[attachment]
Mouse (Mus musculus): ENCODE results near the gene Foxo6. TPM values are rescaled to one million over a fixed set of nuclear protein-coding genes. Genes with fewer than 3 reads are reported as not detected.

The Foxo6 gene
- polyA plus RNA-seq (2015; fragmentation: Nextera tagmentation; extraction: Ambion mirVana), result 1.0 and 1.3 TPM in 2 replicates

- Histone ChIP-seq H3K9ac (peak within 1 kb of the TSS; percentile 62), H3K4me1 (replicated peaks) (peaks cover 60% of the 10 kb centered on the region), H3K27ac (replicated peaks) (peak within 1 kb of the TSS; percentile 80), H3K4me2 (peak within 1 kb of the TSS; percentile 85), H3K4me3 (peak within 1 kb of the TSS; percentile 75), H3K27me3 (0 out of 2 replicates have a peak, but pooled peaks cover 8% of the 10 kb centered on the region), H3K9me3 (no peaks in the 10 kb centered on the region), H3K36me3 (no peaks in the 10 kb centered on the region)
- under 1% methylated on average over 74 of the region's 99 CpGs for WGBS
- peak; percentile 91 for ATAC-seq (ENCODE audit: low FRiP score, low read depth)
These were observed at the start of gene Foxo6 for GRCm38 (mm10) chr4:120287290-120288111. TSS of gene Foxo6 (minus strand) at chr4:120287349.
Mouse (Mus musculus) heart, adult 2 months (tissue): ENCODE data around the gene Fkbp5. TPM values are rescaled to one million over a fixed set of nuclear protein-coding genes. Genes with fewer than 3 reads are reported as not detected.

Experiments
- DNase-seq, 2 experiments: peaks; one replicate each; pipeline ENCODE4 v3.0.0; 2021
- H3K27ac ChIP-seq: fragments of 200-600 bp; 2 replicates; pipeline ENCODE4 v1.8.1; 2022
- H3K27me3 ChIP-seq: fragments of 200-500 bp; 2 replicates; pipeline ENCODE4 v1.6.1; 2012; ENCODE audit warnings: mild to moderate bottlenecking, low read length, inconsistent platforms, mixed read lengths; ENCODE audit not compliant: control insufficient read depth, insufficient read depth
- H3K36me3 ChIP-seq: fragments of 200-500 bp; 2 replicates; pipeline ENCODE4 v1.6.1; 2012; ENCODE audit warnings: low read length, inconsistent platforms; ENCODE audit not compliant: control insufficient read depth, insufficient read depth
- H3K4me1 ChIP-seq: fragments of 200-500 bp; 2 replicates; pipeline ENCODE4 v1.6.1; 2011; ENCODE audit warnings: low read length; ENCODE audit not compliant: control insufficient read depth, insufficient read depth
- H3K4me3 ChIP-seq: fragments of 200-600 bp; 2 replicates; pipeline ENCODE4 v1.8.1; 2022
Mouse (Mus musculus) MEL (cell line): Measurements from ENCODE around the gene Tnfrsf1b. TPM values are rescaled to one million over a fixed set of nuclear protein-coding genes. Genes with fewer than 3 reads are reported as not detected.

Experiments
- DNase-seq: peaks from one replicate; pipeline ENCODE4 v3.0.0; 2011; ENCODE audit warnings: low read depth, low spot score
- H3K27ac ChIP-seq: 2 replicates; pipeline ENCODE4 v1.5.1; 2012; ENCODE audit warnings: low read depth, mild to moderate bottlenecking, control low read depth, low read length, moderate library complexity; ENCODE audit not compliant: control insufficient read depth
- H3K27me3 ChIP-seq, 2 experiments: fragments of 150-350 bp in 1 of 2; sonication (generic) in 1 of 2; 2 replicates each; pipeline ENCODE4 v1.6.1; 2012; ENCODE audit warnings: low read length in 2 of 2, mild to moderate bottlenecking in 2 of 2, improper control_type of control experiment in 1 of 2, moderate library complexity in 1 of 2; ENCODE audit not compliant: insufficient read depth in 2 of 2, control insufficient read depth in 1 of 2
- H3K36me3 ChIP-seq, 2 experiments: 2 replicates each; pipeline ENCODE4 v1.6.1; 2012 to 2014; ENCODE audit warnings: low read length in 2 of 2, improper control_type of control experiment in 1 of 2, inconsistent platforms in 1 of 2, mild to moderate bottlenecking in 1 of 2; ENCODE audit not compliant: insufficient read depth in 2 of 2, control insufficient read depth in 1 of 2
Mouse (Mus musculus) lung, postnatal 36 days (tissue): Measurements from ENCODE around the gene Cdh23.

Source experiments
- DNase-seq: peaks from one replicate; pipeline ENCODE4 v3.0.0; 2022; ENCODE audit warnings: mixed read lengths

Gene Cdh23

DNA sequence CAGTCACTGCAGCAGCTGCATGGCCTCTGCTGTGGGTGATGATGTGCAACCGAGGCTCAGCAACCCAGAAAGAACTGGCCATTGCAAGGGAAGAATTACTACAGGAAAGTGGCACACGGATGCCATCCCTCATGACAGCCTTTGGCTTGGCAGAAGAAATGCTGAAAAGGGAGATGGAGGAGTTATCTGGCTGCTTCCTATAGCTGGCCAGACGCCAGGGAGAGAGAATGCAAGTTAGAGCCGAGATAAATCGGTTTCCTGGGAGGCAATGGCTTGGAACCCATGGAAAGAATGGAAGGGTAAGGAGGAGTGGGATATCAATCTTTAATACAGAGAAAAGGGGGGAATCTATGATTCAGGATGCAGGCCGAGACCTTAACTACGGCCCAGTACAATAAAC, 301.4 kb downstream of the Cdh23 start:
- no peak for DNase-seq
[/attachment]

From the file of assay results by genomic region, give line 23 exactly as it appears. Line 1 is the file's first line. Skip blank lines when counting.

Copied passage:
Source experiments